Unpeeled vs. Peeled – Don’t get confused when it comes to food safety
July 12, 2010
By Andy Orr

In today’s New York Times’ Globespotters post, Fresh, Sweet and Seasonal in Mumbai, Dan Packel tells us about the abundance of fresh fruit available in the APMC Fruit Market in Navi Mumbai. It covers a huge, 22-acre area and sounds delicious. Not to rain on Dan’s parade, but I did think we should remind travelers of dangers sometimes associated with food when traveling.

According to the CDC, “Traveler’s diarrhea (TD) is the most predictable travel-related illness.” It hits 30% to 70% of travelers, depending on the destination. We have covered this subject before, so we don’t need to rehash all of the same information (see Eating Safely: What can I do? and Stop Me If You’ve Heard This One: Where I Met Montezuma); I will stick to fruits and a weird English anomaly.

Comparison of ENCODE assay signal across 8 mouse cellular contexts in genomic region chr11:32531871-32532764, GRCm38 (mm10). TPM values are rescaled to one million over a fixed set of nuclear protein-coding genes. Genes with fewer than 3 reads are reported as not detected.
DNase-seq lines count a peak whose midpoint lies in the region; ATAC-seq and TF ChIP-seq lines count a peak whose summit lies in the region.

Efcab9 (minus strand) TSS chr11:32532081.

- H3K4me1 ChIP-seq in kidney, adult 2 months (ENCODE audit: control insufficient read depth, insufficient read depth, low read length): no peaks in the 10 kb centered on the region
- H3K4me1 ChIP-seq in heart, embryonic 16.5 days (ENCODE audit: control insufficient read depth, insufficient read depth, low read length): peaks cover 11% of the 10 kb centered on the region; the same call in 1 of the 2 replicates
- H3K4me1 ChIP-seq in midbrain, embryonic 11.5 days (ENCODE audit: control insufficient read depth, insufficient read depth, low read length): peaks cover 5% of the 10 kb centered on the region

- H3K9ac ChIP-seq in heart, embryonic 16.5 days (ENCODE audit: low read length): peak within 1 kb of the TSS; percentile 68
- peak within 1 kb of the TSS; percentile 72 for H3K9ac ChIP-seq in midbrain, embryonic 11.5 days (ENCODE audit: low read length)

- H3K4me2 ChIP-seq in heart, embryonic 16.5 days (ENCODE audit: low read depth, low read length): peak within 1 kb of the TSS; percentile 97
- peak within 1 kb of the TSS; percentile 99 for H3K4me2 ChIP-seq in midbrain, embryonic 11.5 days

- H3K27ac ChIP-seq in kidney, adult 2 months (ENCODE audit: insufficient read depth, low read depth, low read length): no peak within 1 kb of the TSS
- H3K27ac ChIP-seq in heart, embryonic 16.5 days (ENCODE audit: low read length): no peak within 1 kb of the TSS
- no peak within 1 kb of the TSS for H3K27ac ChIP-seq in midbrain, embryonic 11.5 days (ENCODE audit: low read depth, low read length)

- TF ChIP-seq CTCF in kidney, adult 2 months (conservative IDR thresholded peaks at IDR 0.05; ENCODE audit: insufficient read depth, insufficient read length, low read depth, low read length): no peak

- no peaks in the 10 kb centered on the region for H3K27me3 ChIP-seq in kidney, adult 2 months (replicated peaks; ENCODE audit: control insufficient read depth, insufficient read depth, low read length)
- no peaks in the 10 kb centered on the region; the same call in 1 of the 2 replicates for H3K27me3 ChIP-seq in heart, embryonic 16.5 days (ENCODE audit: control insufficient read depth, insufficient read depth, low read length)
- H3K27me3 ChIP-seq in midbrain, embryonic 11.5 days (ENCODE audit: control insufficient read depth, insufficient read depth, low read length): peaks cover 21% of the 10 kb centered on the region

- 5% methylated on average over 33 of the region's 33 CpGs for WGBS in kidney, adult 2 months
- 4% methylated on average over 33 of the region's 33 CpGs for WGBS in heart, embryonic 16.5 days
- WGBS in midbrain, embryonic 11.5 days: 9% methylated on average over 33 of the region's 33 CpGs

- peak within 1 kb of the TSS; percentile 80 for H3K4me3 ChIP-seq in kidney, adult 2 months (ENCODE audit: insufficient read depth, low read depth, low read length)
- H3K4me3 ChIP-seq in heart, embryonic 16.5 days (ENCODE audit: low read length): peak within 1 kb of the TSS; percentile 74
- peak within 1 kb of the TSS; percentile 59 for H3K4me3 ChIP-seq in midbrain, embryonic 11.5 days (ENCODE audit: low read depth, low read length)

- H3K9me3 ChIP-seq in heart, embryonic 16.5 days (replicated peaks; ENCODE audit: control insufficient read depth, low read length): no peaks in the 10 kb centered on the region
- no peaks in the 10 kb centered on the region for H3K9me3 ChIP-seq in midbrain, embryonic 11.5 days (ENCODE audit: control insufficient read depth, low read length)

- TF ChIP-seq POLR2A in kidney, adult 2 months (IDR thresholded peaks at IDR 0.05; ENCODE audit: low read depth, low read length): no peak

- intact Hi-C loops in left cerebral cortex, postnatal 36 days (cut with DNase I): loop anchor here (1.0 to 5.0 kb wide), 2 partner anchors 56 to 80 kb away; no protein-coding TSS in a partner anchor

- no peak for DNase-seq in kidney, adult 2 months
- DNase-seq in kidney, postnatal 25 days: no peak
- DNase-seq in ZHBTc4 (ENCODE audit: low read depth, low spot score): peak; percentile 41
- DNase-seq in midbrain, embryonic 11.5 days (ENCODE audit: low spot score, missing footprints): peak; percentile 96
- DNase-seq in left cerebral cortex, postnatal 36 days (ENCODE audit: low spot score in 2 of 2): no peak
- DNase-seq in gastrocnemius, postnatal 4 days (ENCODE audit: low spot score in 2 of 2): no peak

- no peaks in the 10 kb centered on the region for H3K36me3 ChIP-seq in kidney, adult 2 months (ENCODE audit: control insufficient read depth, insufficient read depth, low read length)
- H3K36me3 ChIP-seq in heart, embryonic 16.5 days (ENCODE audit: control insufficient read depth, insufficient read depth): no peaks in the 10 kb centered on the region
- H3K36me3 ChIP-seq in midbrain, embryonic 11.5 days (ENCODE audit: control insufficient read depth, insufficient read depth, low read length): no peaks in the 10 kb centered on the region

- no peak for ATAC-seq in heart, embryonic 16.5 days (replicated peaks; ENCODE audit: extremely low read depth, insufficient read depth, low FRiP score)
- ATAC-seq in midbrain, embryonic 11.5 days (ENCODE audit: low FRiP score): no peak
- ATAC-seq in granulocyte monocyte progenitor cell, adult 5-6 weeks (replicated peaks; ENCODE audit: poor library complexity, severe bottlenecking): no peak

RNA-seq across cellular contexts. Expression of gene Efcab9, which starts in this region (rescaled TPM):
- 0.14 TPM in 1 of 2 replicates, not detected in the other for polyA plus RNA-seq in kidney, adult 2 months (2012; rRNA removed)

Simply put, it is better to eat fruit that can be peeled and that you have peeled yourself. Obviously, wash your hands and the fruit prior to peeling. This leads me to my English anomaly: what does unpeeled mean? Is this fruit that has been peeled, as in “undressed,” or is it yet-to-be peeled. The CDC makes a very ambiguous statement in its guide on TD — “Other risky foods include raw or undercooked meat and seafood, and unpeeled raw fruits and vegetables.” If it is risky, I assume they mean “peeled.”